These unique offerings focus heavily on fishing and less on glitz and glamour. On this trip, we would be fishing in May, early winter in southern Argentina, with freezing morning temperatures and occasional flurries of snow. It also happens to be the time of year when the lake’s largest fish move towards the river mouth within a fly cast of shore.
“Just bring a bunch of warm clothes and expect it to be cold,” Witt had told me before the trip. “When you hook into the biggest rainbow of your life, you’ll forget about the cold.”
FROM RUMOR TO REALITY
Jurassic Lake Lodge sits in the sparse, arid rangelands of southern Argentine Patagonia, just east of the looming Andes mountains and around 350 miles north of Tierra del Fuego. To reach it, our group of anglers landed in Calafate, a small town in southwest Santa Cruz Province, and loaded into 4×4 trucks for the more than five-hour drive to the lodge. We passed enormous herds of guanaco (a camelid native to South America closely related to domesticated llamas) and small groups of rhea (a large flightless bird similar to an ostrich) as the paved road turned to gravel and eventually faded to dirt.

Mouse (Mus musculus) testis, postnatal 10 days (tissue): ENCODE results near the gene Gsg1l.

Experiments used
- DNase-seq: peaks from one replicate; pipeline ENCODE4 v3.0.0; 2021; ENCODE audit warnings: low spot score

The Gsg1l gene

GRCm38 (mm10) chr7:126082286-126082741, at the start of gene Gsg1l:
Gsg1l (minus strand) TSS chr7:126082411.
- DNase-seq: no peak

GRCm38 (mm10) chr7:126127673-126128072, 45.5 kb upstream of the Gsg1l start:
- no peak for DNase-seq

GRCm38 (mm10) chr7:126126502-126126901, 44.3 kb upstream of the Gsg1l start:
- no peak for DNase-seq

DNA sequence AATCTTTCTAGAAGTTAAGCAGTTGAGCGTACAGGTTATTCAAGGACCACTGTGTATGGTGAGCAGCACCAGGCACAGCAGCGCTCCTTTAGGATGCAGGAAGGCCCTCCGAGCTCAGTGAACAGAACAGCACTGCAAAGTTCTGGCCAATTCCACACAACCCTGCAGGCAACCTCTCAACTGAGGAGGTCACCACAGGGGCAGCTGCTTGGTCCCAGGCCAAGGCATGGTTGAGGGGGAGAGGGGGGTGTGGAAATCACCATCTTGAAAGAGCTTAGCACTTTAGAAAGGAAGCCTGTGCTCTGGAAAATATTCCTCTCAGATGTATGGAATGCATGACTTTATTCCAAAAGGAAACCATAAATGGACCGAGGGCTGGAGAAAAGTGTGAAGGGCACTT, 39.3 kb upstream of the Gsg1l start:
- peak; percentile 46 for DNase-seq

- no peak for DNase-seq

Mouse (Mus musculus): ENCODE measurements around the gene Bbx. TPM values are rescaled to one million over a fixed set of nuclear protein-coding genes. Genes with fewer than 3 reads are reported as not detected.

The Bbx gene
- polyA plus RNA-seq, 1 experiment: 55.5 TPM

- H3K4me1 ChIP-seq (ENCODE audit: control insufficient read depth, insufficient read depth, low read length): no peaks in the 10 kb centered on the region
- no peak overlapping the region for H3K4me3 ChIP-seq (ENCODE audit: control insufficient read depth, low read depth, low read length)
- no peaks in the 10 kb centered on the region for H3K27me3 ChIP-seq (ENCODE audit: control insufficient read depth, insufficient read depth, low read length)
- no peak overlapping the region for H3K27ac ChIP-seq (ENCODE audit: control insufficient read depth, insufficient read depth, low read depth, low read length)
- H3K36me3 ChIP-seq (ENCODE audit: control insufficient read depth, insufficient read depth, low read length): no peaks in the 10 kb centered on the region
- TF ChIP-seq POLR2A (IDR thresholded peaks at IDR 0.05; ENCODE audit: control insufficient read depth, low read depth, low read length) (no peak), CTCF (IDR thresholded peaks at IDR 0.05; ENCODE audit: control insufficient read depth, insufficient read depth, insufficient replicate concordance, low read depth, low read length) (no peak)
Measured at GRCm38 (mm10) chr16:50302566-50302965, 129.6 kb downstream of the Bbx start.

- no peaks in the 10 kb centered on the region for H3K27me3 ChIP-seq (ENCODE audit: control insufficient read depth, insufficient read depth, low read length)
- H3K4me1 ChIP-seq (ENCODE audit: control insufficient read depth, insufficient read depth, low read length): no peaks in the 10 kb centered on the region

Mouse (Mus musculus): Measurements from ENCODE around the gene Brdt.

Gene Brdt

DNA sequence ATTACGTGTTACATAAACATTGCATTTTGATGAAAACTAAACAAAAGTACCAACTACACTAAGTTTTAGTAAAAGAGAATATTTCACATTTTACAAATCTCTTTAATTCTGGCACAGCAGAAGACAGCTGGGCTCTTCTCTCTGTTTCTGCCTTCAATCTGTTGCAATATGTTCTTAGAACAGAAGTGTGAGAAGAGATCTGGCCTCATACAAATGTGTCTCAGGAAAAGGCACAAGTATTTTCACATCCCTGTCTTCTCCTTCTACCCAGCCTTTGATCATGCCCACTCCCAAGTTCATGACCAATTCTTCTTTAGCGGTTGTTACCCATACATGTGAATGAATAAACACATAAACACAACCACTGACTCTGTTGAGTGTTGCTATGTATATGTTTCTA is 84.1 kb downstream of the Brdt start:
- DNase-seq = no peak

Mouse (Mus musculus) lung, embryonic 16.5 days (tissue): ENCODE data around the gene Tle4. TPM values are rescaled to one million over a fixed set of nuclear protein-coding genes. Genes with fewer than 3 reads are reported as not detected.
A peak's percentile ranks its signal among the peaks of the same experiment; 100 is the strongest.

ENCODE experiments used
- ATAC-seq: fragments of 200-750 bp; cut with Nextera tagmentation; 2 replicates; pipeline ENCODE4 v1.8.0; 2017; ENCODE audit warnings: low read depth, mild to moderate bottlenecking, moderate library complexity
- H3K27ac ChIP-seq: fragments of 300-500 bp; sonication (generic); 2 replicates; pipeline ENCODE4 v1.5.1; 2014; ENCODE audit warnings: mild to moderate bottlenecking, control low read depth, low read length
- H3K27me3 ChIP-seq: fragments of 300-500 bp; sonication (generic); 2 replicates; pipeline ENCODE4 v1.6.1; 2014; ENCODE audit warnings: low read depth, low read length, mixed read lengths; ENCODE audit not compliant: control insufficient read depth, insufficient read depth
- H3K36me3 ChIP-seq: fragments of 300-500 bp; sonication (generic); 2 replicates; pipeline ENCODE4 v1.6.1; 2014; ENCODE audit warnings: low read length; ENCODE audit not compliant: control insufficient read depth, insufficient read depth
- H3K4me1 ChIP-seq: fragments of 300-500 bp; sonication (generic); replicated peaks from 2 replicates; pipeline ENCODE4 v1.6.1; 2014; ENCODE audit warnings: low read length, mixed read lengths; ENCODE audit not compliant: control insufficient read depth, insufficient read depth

Along the way, we stopped at a small roadside general store for empanadas and cervezas. A plaque on the wall noted the spot as where Butch Cassidy and the Sundance Kid had holed-up while on the run from the law. They couldn’t have picked a better hiding place.
Arriving at the lodge later that evening, South African lodge manager Lou Claven poured glasses of malbec around the woodstove. Looking out the large windows facing the lake there wasn’t a manmade source of light in view and the stars shone brightly in the sky.
Jurassic Lake Lodge was renovated in 2015 and now offers 10 comfortable rooms with private bathrooms, wi-fi and excellent cuisine for its guests. But things weren’t always this way. The story of how this world-renowned fishery came to be is a wild one. In fact, it’s an accident there are fish in the lake at all.